With the clock ticking toward the expiring eviction moratorium on Jan. 15, hundreds took to the streets of Manhattan this weekend begging for relief and a stay of removal.
On Dec. 11, housing rights activists gathered at the Manhattan Housing Court, at 111 Centre St., where they demanded the abolishment of winter evictions.
With the eviction moratorium set to expire on Jan. 15 — an extension put in place to prevent mass evictions from occurring during the height of the COVID-19 pandemic — countless will be susceptible to losing their homes next year. However, it isn’t just the evictions advocates are concerned about, but also the time which they are set to take place.
Anxious that hordes of New Yorkers will be made homeless during the year’s harshest and most frigid months, housing rights groups marched in the streets from Foley Square to Wall Street chanting: “We are the tenants fighting for justice!” and “End all evictions now.”
Eviction defense groups such as Brooklyn Eviction Defense, Flatbush Tenant Coalition, Housing Justice for All, Crown Heights Tenants Union, and others helped organize the march to put pressure on elected officials to extend the moratorium to May 31, 2022, and abolish winter evictions forever.
Stopping at the New York State Assembly office–250 Broadway—they bellowed that “Housing is a human right.” In addition to demanding an extension to the moratorium, they also pushed for the passage of the “Good Cause” bill, which would allow tenants to renew their leases–preventing the landlord from removing the tenant without a court order–as well as capping rental increase to 3% of the rent (and permitting tenants to challenge unfair increases).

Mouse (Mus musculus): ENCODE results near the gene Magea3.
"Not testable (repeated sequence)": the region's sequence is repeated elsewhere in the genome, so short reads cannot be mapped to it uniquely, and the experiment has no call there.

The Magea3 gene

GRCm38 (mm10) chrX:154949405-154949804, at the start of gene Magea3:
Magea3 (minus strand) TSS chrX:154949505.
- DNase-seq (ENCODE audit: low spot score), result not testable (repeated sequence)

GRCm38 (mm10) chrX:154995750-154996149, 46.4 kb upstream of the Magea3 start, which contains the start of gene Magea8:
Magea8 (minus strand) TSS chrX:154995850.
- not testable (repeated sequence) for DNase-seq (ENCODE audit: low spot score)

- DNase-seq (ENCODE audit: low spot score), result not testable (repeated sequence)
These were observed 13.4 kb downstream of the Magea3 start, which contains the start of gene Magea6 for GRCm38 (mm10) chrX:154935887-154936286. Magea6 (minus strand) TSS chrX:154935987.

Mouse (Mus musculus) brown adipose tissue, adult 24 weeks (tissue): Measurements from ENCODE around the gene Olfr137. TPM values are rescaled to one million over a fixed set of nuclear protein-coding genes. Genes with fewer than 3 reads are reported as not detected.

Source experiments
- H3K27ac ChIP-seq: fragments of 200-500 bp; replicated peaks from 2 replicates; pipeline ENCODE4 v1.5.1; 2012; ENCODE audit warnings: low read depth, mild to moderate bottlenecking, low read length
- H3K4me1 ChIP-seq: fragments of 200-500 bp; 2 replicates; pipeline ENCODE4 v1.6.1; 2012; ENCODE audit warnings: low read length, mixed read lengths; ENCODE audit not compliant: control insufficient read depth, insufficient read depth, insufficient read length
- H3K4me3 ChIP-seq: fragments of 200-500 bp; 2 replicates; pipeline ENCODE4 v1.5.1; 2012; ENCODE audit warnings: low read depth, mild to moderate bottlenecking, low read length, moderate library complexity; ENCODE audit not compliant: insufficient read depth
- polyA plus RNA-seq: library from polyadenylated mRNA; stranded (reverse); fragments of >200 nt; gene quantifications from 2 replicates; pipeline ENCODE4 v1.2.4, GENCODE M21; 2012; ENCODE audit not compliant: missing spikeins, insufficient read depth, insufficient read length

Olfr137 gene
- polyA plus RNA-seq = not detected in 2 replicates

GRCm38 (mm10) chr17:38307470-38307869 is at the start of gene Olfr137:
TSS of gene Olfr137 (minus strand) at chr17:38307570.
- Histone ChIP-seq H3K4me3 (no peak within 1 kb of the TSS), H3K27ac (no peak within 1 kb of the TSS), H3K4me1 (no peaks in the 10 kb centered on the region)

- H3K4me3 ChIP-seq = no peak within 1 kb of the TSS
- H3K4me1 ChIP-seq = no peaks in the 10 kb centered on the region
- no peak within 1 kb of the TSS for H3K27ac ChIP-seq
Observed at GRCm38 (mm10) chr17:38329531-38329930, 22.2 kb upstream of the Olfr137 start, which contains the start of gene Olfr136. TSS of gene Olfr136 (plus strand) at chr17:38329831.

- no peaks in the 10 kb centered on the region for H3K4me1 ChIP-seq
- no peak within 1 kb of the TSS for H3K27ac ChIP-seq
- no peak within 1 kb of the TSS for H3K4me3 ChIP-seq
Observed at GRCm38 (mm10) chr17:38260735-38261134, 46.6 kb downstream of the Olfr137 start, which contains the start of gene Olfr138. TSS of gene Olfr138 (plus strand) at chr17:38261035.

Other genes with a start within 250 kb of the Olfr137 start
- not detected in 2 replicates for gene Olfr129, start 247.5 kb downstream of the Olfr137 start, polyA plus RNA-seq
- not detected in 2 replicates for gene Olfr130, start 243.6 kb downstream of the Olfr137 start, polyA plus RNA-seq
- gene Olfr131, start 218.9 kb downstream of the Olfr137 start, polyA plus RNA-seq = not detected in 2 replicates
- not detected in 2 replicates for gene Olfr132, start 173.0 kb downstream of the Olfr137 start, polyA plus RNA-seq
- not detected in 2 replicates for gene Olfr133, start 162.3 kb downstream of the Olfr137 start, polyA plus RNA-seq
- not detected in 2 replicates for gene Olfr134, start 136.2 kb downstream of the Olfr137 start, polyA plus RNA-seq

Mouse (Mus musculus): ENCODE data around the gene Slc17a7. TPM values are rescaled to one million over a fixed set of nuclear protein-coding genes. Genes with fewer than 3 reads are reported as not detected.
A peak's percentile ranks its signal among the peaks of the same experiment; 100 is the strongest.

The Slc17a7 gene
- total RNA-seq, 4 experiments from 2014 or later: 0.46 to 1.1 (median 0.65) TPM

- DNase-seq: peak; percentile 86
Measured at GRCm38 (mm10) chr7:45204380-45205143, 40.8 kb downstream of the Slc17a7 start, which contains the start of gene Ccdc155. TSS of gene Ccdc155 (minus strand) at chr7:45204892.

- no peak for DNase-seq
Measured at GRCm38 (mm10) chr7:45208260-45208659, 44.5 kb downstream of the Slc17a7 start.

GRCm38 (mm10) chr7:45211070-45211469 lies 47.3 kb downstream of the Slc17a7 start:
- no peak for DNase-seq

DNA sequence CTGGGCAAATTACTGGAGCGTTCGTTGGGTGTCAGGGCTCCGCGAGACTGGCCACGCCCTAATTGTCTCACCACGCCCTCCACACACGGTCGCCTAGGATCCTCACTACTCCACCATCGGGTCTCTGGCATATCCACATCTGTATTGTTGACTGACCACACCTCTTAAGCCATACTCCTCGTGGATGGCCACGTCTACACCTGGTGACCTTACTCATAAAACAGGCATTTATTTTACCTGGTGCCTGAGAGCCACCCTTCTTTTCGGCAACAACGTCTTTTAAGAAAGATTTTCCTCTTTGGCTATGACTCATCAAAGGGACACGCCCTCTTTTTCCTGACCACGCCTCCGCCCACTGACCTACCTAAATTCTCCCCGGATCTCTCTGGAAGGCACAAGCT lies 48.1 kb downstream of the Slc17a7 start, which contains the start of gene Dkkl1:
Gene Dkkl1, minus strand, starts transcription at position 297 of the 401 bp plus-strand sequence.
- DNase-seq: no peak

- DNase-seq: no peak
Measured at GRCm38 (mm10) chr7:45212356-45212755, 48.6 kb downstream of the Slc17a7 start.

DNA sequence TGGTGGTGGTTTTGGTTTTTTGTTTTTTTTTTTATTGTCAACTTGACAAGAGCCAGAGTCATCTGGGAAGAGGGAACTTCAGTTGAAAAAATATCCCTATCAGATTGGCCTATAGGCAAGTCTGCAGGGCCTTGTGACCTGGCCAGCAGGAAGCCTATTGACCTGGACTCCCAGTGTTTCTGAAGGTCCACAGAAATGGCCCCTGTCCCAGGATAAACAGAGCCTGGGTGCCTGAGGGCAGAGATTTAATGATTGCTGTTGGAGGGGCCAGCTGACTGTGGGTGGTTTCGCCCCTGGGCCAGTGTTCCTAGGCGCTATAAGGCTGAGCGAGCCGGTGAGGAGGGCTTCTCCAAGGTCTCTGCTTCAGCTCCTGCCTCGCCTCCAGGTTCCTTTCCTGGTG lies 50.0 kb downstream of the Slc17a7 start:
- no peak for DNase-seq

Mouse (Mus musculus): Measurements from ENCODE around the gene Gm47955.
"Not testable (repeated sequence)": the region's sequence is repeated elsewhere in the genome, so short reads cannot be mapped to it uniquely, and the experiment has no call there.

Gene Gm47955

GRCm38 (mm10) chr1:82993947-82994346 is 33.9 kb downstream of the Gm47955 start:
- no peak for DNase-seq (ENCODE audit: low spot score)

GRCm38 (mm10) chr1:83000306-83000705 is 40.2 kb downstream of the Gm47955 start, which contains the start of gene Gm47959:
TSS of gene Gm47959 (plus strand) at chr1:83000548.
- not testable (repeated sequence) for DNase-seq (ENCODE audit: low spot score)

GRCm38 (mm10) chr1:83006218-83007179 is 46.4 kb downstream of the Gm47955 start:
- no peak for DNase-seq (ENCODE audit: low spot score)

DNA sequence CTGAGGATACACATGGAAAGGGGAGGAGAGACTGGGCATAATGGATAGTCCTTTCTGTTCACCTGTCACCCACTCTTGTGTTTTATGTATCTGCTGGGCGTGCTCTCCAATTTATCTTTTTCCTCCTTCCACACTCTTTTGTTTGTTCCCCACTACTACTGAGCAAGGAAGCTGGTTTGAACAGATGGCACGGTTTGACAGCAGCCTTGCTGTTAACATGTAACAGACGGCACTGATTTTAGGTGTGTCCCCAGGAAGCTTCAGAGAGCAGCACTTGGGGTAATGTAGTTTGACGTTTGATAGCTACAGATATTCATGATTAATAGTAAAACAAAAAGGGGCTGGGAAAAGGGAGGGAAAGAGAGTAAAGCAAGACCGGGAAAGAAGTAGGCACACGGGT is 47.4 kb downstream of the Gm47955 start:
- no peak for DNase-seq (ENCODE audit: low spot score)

Attendees held signs, “Honor Ms. Noel and all of our elders–no winter evictions,” citing the case of Joy Pearl Noel, an 85-year-old woman who passed away homeless. Activists say Noel was wrongly evicted from her Flatbush home of 20 years and charge the landlord for her health deteriorating due to the court stress and she passed away in a nursing home.
Blocking traffic, the protesters paused for a moment of silence for all of those who have lost their lives due to evictions.
The demonstration ended outside of Trinity Church on Wall Street, where organizers said they prepared a letter for the clergy to sign that supports their cause for an eviction moratorium extension.
“For more than 300 years now, it has [Trinity Church] been one of the largest landlords and landowners in the city. It also claims to be a moral authority here on Wall Street and Broadway,” one protester said. “We have a letter that’s going to clergy members all over the city and state from faith leaders of every denomination to say we refuse to let our neighbors, our fellow human beings, to be thrown out into the streets. So, we are asking today if Trinity Church will sign on to that letter to demand the city and state abolish winter evictions and evictions forever.”
Ex-Brit turned Manhattan resident since 2008.